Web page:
Morro Bay is one of our family’s favorite places for tidepooling. There’s something quite magical about heading out in the misty morning hours to find colorful sea stars in the pools around Morro Rock at low tide.

For more reading on Morro Bay, check out our post “Morrow Bay, California – Sea Stars, Sand Dollars & Surfers.”

Where is your favorite beach rock?


Posted in Northern California Beaches, Weekend's Rock | Tagged: , , , | 14 Comments »

California Beach… Squirrels?

Posted by E.G.D. on May 30, 2012

Beach Squirrel, Morro Bay, California

Seriously?  Beach squirrels?  Really?  Well, it would seem so!  I’m sure there are a lot of Californians out there who are shrugging their shoulders at me and saying, “what, you don’t have beach squirrels in Hawaii, Texas, Japan, England or any of those other places you’ve lived near beaches?”  The answer is: perhaps so, but I’ve never seen one.  Mom (better known around here as Jody) proposes that perhaps it’s not that there aren’t beach squirrels elsewhere, but that the elsewhere squirrels aren’t as incredibly bold as the ones in California.  That would make sense!  Just this morning, I’ve read three newspaper articles about bold little California beach squirrels, which are actually standard ground squirrels that hang out on beaches.  On top of that, please note that all of these photos were taken by Jody in Morro Bay, CA, and they’re practically posing!  No skittish squirrels on California beaches, no sirree.

Beach Squirrel, Morro Bay, California

According to Kelly Stewart at the La Jolla Light, “you can find these furry little rodents running all over the cliffs in La Jolla, munching on ice plants and roots, and then disappearing into a burrow at the first sight of an approaching dog. Mottled brown and white, California ground squirrels (Otospermophilus beecheyi) are found throughout California, and along other parts of the West Coast of the United States… visitors to the coastal bluffs here in town enjoy watching these inquisitive little mammals.”  Farther north along the coast, a writer for the LA Times (way back in 1996) said that beach squirrels in Ventura have “scratched out a comfortable existence on the Pacific shore for as long as anyone can remember.”  That particular old article is a lot of fun to read, and I recommend it to anyone curious about California beach squirrels.  The gist of it is that the community is of two minds about coexisting with squirrels, but the squirrels themselves aren’t really of two minds about anything.  The article also mentions that you might want to keep your distance because A) feeding squirrels is actually against the law on California parkland, and B) squirrels can carry fleas that can carry the bubonic plague (though it also mentions that there hadn’t been reports of such cases near the actual beach).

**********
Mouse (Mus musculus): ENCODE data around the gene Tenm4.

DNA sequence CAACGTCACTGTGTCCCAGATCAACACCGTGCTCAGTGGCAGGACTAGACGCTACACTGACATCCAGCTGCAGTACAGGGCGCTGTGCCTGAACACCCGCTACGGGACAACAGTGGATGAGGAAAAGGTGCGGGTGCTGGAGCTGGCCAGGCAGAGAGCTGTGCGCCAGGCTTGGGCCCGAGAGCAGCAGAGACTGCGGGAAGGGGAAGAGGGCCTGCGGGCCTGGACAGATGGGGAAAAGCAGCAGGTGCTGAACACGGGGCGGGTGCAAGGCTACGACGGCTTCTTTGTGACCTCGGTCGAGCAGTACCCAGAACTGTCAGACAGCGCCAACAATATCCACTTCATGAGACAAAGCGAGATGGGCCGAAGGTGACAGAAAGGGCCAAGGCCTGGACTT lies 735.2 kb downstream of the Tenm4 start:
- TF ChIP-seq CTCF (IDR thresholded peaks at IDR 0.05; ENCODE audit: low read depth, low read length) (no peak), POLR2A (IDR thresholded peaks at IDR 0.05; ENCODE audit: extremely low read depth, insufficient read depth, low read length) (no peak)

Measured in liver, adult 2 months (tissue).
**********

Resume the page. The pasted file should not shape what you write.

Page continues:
Morro Bay, California

Less professional sources on the subject also exist in spades.  There’s an entire humorous website dedicated to reporting on and posting videos of squirrels called “Scary Squirrel World” that reports a “Bushytail Beach Bullies Crisis in Carmel.”  There are upward of 60 videos on YouTube dealing with Morro Bay beach squirrels alone!  It amazes me that so many people on the internet are willing to use so much time and energy to spread the word about beach squirrels, but hey, I’ve just found myself spending the morning doing exactly that, so goodness knows I’m one to talk.

Say “Cheese!”

Have a great day at the beach, everyone, and please feel free to share your photos and stories with us if you happen to spot a particularly interesting squirrel.  -E.G.D.

Posted in Beach and Coastal Wildlife, Pacific Coast Beaches | Tagged: , , , , , , , | 4 Comments »